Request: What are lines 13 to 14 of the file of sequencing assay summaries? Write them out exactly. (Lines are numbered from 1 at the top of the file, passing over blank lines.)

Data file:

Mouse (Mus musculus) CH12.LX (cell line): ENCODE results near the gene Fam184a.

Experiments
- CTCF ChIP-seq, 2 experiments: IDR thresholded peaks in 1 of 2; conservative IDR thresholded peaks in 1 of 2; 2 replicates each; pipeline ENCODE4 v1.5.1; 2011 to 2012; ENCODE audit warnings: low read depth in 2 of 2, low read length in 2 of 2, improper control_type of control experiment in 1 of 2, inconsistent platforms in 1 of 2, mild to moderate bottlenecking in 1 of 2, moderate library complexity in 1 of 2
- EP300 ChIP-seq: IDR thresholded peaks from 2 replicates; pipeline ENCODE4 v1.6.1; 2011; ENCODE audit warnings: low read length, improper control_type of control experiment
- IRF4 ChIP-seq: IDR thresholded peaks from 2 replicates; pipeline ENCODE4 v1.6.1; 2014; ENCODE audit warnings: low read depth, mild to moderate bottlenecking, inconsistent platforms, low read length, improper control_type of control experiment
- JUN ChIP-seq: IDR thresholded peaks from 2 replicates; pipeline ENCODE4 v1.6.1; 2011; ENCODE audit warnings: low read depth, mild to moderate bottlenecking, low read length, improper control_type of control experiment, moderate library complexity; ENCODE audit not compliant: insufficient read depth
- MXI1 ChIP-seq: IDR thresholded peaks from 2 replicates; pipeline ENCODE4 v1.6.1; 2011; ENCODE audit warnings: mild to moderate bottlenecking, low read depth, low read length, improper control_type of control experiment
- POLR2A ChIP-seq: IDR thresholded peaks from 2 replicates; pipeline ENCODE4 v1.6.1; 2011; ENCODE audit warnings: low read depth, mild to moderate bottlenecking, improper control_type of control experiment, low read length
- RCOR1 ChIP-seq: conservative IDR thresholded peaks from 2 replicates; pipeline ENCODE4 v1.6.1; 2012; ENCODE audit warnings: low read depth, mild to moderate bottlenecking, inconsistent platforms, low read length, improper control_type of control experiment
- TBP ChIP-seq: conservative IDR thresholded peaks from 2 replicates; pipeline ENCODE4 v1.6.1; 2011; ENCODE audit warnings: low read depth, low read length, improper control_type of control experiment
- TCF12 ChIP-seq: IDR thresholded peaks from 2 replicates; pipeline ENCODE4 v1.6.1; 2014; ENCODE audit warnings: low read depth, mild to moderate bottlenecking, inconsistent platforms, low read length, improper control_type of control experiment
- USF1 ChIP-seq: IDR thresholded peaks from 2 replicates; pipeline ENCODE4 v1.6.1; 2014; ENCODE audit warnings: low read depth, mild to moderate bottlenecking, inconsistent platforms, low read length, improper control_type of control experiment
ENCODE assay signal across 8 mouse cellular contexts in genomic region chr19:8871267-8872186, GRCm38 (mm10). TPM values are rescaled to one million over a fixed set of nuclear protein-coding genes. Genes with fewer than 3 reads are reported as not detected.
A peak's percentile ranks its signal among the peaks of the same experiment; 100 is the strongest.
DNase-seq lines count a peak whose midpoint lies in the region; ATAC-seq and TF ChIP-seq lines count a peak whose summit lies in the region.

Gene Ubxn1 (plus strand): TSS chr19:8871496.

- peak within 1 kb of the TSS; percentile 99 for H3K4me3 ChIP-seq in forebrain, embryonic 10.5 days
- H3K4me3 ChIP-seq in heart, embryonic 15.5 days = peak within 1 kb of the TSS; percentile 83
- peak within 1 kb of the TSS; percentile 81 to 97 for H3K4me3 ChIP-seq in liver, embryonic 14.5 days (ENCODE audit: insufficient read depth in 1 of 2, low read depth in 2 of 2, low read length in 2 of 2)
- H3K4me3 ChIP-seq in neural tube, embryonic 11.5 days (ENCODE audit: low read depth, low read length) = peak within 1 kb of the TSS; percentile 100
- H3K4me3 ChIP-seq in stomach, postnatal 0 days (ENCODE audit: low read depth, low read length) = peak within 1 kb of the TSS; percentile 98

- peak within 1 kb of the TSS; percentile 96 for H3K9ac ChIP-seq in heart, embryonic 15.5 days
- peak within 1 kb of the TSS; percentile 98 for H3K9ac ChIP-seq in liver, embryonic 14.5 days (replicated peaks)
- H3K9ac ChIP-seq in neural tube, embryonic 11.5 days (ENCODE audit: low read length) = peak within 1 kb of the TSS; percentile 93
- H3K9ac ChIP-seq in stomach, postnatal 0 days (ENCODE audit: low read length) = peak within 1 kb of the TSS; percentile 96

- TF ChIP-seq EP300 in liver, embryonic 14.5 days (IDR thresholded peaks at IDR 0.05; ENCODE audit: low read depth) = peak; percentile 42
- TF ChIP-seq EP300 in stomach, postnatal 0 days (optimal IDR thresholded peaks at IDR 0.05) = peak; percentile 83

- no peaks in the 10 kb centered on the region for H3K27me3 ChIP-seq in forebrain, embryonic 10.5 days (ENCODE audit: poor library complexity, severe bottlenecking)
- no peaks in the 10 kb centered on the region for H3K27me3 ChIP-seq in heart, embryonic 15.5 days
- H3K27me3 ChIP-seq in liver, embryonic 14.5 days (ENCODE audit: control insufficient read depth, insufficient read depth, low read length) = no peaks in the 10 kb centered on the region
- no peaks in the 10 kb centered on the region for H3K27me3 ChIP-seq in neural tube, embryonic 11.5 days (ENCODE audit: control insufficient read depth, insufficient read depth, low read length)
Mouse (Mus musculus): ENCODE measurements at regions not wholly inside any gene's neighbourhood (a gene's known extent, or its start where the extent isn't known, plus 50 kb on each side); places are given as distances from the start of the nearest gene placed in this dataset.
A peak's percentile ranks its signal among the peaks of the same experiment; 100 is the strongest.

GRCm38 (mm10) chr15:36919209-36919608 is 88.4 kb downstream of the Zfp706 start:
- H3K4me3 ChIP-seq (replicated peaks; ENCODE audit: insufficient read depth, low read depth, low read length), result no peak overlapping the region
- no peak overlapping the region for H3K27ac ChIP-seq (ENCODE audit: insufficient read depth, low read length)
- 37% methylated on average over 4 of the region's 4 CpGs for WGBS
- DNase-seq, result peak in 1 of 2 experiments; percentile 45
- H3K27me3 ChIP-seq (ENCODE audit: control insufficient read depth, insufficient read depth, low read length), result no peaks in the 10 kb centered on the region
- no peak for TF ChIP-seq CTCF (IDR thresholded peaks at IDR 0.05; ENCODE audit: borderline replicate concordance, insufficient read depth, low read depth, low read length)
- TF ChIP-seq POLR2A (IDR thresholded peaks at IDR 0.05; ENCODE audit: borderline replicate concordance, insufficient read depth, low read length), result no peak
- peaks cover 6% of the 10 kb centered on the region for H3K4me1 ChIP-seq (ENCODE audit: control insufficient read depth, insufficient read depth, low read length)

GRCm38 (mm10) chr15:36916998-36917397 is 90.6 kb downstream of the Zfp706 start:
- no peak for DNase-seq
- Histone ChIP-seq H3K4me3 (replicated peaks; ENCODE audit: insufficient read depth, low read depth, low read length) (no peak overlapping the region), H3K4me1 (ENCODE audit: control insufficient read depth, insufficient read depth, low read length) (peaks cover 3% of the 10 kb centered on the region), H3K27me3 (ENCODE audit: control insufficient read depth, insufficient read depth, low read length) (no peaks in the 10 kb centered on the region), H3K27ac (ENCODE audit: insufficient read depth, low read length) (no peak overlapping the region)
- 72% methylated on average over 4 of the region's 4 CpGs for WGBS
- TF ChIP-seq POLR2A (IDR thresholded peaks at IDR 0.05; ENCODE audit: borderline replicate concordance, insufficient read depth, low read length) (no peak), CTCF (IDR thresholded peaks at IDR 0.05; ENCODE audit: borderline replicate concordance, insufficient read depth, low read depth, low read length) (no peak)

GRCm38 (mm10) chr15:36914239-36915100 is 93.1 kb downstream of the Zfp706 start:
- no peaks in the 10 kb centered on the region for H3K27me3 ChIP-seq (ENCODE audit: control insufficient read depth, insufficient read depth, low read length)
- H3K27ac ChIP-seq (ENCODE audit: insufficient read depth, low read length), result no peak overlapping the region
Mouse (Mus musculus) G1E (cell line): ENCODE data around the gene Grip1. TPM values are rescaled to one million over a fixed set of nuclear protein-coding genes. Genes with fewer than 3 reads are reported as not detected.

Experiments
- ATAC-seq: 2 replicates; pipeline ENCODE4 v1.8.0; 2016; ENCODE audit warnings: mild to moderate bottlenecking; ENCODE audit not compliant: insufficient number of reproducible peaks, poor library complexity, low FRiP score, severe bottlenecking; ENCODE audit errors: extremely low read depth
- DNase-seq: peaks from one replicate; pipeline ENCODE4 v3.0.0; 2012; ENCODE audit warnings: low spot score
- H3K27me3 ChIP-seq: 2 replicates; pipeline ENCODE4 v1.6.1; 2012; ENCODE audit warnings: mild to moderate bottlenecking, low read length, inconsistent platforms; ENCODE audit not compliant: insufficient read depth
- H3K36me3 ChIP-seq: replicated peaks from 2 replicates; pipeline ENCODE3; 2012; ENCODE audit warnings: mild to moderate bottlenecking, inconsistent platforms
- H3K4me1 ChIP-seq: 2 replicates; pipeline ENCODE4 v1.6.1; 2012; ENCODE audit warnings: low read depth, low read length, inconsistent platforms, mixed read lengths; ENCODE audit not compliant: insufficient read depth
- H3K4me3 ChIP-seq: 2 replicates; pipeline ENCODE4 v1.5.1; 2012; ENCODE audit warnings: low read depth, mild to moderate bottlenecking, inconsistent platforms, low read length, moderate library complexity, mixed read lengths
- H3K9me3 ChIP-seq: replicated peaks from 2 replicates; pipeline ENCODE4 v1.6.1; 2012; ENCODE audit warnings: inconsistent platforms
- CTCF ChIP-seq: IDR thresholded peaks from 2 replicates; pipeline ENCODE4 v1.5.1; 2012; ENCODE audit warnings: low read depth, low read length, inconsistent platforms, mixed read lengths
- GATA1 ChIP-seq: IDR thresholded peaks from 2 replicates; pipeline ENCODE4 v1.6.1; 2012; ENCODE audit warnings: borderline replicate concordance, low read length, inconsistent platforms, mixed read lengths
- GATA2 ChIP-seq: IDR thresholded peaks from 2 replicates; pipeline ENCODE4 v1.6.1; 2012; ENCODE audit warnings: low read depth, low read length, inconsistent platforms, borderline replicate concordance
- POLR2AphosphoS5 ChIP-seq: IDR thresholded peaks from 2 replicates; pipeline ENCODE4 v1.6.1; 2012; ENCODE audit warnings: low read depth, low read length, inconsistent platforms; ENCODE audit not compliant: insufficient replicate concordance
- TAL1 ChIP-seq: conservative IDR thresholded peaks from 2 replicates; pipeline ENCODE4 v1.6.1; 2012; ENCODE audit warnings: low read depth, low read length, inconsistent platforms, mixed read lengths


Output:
ENCODE assay signal across 8 mouse cellular contexts in genomic region chr19:8871267-8872186, GRCm38 (mm10). TPM values are rescaled to one million over a fixed set of nuclear protein-coding genes. Genes with fewer than 3 reads are reported as not detected.
A peak's percentile ranks its signal among the peaks of the same experiment; 100 is the strongest.